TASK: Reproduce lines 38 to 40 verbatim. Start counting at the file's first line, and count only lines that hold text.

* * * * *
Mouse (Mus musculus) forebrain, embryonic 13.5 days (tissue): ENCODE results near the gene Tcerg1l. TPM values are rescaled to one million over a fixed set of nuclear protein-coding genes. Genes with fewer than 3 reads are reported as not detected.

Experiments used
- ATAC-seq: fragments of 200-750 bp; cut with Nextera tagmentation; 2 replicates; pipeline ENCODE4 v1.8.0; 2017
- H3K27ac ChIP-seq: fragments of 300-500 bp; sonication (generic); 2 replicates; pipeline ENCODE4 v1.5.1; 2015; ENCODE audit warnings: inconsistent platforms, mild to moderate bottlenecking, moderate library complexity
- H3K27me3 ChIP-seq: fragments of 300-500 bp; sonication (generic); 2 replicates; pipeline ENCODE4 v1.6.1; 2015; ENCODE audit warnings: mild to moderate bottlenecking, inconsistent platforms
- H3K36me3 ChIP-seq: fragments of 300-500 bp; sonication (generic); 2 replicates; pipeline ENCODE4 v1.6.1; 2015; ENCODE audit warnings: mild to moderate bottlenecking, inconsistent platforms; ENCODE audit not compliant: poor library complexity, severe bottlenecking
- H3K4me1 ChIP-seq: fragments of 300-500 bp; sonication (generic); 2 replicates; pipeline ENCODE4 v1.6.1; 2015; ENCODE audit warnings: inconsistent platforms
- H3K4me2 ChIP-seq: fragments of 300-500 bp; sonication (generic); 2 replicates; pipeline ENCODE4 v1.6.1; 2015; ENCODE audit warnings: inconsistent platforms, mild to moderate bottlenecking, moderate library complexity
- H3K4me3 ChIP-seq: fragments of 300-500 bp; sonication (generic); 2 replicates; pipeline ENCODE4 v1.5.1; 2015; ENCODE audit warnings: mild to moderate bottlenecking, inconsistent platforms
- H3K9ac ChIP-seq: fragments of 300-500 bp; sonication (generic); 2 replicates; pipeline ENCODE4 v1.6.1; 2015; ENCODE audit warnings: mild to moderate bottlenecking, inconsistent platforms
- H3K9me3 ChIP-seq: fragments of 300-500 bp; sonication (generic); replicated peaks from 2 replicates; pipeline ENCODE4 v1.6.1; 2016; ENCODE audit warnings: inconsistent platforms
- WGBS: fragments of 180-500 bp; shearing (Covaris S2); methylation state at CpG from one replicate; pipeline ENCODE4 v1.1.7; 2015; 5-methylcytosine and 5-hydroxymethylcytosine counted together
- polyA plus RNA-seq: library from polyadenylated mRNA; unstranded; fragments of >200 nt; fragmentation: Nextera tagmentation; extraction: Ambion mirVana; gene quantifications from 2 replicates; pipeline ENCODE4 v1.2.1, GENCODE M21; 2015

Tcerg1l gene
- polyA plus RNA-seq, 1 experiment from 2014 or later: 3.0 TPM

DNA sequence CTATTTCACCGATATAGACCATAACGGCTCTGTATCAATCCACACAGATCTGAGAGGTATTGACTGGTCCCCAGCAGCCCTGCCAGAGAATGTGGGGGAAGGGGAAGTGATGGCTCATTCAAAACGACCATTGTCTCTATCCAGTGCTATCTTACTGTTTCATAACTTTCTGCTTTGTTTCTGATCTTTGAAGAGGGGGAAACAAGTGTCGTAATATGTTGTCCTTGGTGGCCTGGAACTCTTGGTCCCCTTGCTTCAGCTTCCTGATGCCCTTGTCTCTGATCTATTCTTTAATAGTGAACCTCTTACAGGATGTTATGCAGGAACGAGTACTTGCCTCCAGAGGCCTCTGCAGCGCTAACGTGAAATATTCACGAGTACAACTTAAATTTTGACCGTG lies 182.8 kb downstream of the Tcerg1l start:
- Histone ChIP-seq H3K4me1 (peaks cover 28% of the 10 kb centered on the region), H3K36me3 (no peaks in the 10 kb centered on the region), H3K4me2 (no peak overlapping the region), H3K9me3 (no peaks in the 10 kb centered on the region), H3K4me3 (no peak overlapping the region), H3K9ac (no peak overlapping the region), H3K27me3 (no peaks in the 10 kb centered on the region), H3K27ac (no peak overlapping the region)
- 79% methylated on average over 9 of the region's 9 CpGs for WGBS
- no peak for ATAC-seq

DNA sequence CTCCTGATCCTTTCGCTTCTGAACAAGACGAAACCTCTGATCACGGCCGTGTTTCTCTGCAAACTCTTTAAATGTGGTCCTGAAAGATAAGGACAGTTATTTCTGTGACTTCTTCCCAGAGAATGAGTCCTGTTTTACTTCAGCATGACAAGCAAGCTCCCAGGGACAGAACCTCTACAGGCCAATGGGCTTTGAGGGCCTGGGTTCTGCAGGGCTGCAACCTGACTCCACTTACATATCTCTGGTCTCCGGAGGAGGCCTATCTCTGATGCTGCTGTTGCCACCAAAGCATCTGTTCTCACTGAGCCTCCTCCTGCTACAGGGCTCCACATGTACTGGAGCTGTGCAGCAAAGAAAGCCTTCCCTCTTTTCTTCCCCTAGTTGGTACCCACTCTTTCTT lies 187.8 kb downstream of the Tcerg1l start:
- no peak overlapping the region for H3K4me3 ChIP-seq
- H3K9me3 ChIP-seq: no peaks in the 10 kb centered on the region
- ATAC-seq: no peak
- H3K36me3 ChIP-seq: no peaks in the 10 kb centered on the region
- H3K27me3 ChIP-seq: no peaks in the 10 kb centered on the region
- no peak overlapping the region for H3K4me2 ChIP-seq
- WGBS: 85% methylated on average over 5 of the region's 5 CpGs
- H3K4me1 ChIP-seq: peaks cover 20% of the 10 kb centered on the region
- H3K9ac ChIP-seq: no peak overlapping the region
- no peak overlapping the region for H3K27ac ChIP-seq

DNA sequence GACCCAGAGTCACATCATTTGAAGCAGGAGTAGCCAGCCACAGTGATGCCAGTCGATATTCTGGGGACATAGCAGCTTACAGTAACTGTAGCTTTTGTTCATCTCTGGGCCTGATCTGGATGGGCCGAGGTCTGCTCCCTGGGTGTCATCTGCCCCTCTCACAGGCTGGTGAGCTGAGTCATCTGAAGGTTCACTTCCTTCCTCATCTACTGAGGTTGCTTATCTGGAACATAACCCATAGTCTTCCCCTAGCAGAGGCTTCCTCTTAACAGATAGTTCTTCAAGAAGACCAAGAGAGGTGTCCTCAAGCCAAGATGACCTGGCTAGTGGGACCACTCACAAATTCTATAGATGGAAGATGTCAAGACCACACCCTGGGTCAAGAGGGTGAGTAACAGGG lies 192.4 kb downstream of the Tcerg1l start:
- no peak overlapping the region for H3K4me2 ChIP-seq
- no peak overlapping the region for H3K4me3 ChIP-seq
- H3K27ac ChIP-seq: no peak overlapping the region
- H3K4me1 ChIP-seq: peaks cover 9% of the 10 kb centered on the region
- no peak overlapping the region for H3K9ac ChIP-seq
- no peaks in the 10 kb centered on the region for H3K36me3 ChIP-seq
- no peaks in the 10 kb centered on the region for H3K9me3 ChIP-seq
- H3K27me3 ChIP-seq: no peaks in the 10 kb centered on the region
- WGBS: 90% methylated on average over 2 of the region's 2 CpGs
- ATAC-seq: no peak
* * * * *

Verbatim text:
- no peaks in the 10 kb centered on the region for H3K9me3 ChIP-seq
- H3K27me3 ChIP-seq: no peaks in the 10 kb centered on the region
- WGBS: 90% methylated on average over 2 of the region's 2 CpGs